Mothers for Peace is concerned about the contamination of the land, air, and marine environments due to routine operation and in the event of a catastrophic accident at Diablo Canyon Nuclear Power Plant.
Nuclear engineer Arnie Gundersen of Fairewinds Associates, Inc., submitted testimony on behalf of Mothers for Peace in the California Public Utilities Commission case. Mothers for Peace argues for closure of Diablo Canyon in 2019 rather than 2024.
Pacific Gas and Electric Company’s (PG&E’s) announcement on June 21, 2016, that the corporation plans to shut down Diablo Canyon in 2025 and replace its energy with renewables was a welcome surprise for San Luis Obispo Mothers for Peace (MFP). PG&E agrees with MFP and other environmental organizations that the energy from Diablo is not needed and that carbon-free renewables can provide replacement power at lower cost.
On June 21, 2016, Pacific Gas and Electric Company (PG&E) announced a Proposal to shut down Diablo Canyon nuclear plant at the end of its current licensing period and to bring renewables on-line. There were a number of organizations that joined with PG&E to work out this plan: International Brotherhood of Electrical Workers Local 1245, Coalition of California UtilityEmployees, Friends of the Earth, Natural Resources Defense Council, Environment California, and Alliance for Nuclear Responsibility
San Luis Obispo Mothers for Peace (SLOMFP) asks the California State Lands Commission (SLC) to delay approval of Pacific Gas and Electric Company’s (PG&E’s) application for a new lease that would allow the Diablo Canyon nuclear power plant to use state tidelands until 2024 and 2025. SLOMFP asked the SLC to postpone making a decision on the lease for 30 days to allow comment on whether the SLC should prepare an Environmental Impact Report for the proposed lease. Below is the Letter to the State Lands Commission.
San Luis Obispo Mothers for Peace (SLOMFP) is pleased that on June 21, 2016 Pacific Gas and Electric Company (PG&E) announced plans to withdraw its application for license renewal for the two reactors at Diablo Canyon nuclear plant. The current licenses expire in 2024 and 2025. PG&E’s proposal secures a date certain for the final shutdown of the last nuclear plant in the state of California. Since 2009, when PG&E submitted its license renewal application to the NRC, SLOMFP has opposed the operation of Diablo Canyon on safety and environmental grounds.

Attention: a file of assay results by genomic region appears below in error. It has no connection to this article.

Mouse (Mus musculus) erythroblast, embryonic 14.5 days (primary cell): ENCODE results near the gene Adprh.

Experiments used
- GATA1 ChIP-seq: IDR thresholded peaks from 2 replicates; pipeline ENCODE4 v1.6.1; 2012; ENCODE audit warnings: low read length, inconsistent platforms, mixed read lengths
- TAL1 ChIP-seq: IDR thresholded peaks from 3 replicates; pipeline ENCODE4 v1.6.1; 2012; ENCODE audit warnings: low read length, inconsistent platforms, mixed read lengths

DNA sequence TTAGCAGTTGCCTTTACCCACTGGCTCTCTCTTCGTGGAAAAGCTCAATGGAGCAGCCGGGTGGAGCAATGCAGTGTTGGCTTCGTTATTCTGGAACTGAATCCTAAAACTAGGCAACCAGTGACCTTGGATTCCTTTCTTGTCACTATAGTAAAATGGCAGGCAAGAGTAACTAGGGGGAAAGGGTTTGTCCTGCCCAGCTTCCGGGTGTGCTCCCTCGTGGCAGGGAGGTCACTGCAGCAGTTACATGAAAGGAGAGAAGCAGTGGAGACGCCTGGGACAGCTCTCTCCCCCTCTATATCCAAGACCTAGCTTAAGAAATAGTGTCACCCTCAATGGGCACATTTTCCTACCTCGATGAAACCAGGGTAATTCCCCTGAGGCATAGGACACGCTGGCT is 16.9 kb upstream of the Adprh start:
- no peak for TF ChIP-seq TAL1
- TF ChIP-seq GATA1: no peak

In 2016 there are an increasing number of stories and opinion pieces in news media distorting the facts about nuclear power. Mothers for Peace Board Member Molly Johnson sets the record straight on several environmental concerns and safety issues.
In 2016 the Department of Energy (DOE) held eight public meetings around the country on the Department’s consent-based siting initiative for facilities to manage the nation’s nuclear waste. The DOE is planning siting facilities to store, transport, and dispose of spent nuclear fuel and high-level radioactive waste.
Mothers for Peace asks the California State Lands Commission to require an environmental review of PG&E's request for new leases of tidelands adjacent to Diablo Canyon nuclear plant.
San Luis Obispo Mothers for Peace is one of 30 organizations going on record as opposing SB 968. That bill as proposed would focus on the adverse economic impacts to be expected when the Diablo Canyon nuclear plant shuts down. It fails to look at the advantages of plant closure or at opportunities for creating jobs by investing in more sources of renewable energy.
Once-Through Cooling is a process used by Diablo Canyon which harms the marine environment. View this presentation to understand its impact and what you can do about it.
Diablo Canyon utilizes Once-Through Cooling, a process which harms the marine environment. View this presentation to understand its impact and what you can do about it.
In two concise pages, learn about Once-Through Cooling, how if affects the marine environment, and what you can do about it.
Letter for State Senator Monning, PG&E and the NRC at the "Town Hall" meeting at Cuesta College, Sept. 25, 2015
Scoping Comments on NRC Environmental Impact Study required for PG&E license renewal application for Diablo Canyon nuclear plant.
Milt Carrigan, supporter of Mothers for Peace, wrote Comments for the NRC meeting on Scoping for EIS, August 5, 2015
SAN LUIS OBISPO MOTHERS FOR PEACE’S MOTION TO FILE AMENDED CONTENTION C (INADEQUATE CONSIDERATION OF SEISMIC RISK IN SAMA ANALYSIS AS SUPPLEMENTED BY SHU-SAMA EVALUATION)
These Comments on Environmental Issues for Diablo Canyon Nuclear Plant License Renewal are submitted San Luis Obispo Mothers for Peace. The Comments offer sufficient information to justify inclusion of the issues raised in the scoping of the Environmental Impact Statement (EIS) to be developed by the NRC.
The Nuclear Regulatory Commission (NRC) is developing an environmental impact statement (EIS) for the proposed license renewal of the Diablo Canyon Nuclear Power Plant and is seeking public comment on issues to be covered by the report. Supporters of MFP are encouraged to consider speaking on any of the topics below - or other matters that concern you.
On July 9, 2015 San Luis Obispo Mothers for Peace (SLOMFP) attorney Diane Curran presented oral arguments before an Atomic Safety and Licensing Board (ASLB) at the Nuclear Regulatory Commission’s (NRC) Headquarters in Rockville, MD.